Monday, March 9, 1998 Published at 17:21 GMT
Slobodan Milosevic: President under siege
By Tim Judah, author of The Serbs History, Myth & the Destruction of Yugoslavia.
In 1988, during his rise to supreme power in Serbia, Slobodan Milosevic told a rally of hundreds of thousands of ecstatic supporters that Serbia would win the battle for Kosovo.
"We shall win despite the fact that Serbia's enemies outside the country are plotting against it, along with those in the country.
"We tell them that we enter every battle with the aim of winning it."
A decade later, as he is indicted for alleged war crimes by the International Criminal Tribunal, his words have returned to haunt him.
His father left home just after the war and was to commit suicide in 1962.
He was brought up by his mother, a straight-laced communist schoolteacher, who was to commit suicide in her turn in 1972.
At school Milosevic met Mira Markovic, the love of his life. She sprang from a distinguished communist and partisan family.
She boasted that one day her Slobodan would be as glorious a leader as Comrade Tito himself, the then president of Yugoslavia.
Climbing the communist ladder
At university and afterwards, Milosevic made sure progress up the Communist Party hierarchy.
He worked first in an energy company and then as the director of major bank.
By the early 1980s he was moving into full-time politics, becoming head of the Serbian communist party in 1986.
It was the issue of Kosovo which transformed the image of Milosevic from that of a powerful but dull bureaucrat, into that of charismatic politician.
Manipulating the grievances of Serbs, a small minority in the then Albanian-run Serbian autonomous province of Kosovo, Milosevic used the emotive issue to progress to supreme power.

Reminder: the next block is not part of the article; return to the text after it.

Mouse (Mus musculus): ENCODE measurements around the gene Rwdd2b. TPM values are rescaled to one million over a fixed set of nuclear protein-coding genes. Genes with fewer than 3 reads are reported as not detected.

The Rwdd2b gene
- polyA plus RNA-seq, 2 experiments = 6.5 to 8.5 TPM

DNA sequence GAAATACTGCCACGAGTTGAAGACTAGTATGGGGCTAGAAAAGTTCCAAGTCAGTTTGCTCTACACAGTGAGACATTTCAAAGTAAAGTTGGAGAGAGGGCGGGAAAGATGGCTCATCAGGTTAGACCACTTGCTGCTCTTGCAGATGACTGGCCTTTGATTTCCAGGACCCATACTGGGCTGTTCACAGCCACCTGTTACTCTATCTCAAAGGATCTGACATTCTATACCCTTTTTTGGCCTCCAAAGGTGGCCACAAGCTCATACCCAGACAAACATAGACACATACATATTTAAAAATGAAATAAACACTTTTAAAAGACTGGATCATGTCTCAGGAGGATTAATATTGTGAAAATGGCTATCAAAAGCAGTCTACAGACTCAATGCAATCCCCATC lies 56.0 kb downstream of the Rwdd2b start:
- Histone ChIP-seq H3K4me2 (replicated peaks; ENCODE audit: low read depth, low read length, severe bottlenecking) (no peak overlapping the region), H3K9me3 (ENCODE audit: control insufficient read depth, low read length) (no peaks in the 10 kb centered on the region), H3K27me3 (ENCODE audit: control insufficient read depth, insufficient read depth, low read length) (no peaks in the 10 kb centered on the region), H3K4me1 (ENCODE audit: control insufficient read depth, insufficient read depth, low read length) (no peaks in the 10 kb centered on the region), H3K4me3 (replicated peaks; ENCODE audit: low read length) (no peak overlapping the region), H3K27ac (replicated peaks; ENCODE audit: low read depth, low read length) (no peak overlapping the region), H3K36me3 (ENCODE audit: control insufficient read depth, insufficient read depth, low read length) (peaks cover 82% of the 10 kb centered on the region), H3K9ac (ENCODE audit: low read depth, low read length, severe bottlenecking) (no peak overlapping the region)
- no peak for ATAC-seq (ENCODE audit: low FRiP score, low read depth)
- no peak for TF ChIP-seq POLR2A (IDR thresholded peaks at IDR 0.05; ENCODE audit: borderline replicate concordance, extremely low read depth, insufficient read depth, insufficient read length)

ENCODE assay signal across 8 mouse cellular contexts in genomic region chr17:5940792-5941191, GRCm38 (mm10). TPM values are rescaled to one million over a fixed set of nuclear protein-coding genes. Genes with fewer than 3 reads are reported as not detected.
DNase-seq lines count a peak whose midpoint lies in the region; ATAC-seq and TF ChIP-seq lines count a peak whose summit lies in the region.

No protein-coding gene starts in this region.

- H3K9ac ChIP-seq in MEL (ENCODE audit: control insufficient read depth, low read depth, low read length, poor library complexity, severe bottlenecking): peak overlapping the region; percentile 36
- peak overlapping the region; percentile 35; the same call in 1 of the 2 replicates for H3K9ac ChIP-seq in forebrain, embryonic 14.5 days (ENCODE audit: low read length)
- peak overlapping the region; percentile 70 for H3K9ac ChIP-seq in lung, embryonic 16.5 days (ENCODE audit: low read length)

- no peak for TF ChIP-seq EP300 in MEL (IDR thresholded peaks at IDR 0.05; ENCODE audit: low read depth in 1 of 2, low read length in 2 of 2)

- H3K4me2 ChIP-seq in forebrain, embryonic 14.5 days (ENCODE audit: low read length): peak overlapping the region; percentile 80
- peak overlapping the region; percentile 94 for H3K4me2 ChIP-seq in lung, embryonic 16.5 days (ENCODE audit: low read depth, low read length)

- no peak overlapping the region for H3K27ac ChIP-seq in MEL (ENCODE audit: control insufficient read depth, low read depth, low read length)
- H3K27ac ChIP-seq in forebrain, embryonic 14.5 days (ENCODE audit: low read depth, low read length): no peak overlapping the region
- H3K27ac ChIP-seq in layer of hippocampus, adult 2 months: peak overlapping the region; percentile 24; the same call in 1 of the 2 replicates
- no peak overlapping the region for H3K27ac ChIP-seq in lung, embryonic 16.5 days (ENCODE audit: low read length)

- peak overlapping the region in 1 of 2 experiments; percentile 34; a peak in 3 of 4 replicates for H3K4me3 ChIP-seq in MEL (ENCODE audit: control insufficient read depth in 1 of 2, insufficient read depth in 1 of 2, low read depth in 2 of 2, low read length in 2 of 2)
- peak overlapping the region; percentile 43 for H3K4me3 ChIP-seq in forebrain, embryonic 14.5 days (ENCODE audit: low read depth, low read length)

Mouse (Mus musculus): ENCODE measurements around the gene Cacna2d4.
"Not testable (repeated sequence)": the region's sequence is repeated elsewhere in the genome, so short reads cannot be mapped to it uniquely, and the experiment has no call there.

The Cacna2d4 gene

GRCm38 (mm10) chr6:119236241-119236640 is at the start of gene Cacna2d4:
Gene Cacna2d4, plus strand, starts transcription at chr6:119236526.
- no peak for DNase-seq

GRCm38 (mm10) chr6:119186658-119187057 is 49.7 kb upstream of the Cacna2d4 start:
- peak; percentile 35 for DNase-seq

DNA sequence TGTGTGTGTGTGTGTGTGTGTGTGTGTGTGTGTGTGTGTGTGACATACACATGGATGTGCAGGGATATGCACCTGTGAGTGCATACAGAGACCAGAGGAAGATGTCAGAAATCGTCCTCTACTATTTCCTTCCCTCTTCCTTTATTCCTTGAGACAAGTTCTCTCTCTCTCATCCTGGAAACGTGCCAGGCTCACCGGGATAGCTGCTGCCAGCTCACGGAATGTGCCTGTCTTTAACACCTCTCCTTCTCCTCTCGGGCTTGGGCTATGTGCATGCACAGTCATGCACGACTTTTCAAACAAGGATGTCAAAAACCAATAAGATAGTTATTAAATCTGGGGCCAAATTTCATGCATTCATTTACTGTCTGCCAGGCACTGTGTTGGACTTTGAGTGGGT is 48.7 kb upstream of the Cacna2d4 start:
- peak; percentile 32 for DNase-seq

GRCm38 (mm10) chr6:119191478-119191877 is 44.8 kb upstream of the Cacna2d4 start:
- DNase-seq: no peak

He became President of Serbia in 1989.
A monster awakened
However, it was the reawakening of Serbian nationalism sparked by Mr Milosevic which was to lead in turn to the reawakening of the other dormant nationalisms across the rest of the former Yugoslavia.
This was to lead to the bloody war which ripped the old federal state apart between 1991 and 1995.
During that time Mr Milosevic ran an authoritarian government at home and armed and helped Serb separatists in Croatia and Bosnia.
It was a policy that was to end in disaster when, in August 1995, Croatia drove out the remaining Serbs from their self-proclaimed Republic of Serbian Krajina.
But Mr Milosevic appeared unperturbed. By now he had abandoned his nationalist rhetoric in favour of words of peace.
During peace negotiations in Dayton, Ohio, in November 1995, he abandoned Serb claims for a Greater Serbia and was rewarded with a partial lifting of the international sanctions that had crippled the Serbian economy since 1991.
During the winter of 1996/97 Mr Milosevic rode out massive waves of protests against his government.
Since then, the opposition coalition which led those demonstrations has disintegrated.
In July 1997, Mr Milosevic moved from the job of Serbian to Yugoslav President.
'Festering issue of Kosovo'
The present crisis stems from the fact that ever since he abolished Kosovo's autonomy in 1989, Mr Milosevic has failed to deal with the festering issue of the province in which its 1.7 million ethnic Albanians demand independence.
Until recently it was believed that there were still some 200,000 Serbs left there but that figure is bound to have been slashed since the outbreak of hostilities.
Despite the tough words, many believed that Mr Milosevic would be prepared to ditch the province, just as he did with Krajina in 1995.
Whether the acceptance of the international peace plan for Kosovo will be enough to save his political career remains an open question.
He has survived many crises before - both political and personal. He may still be able to snatch victory from the jaws of defeat.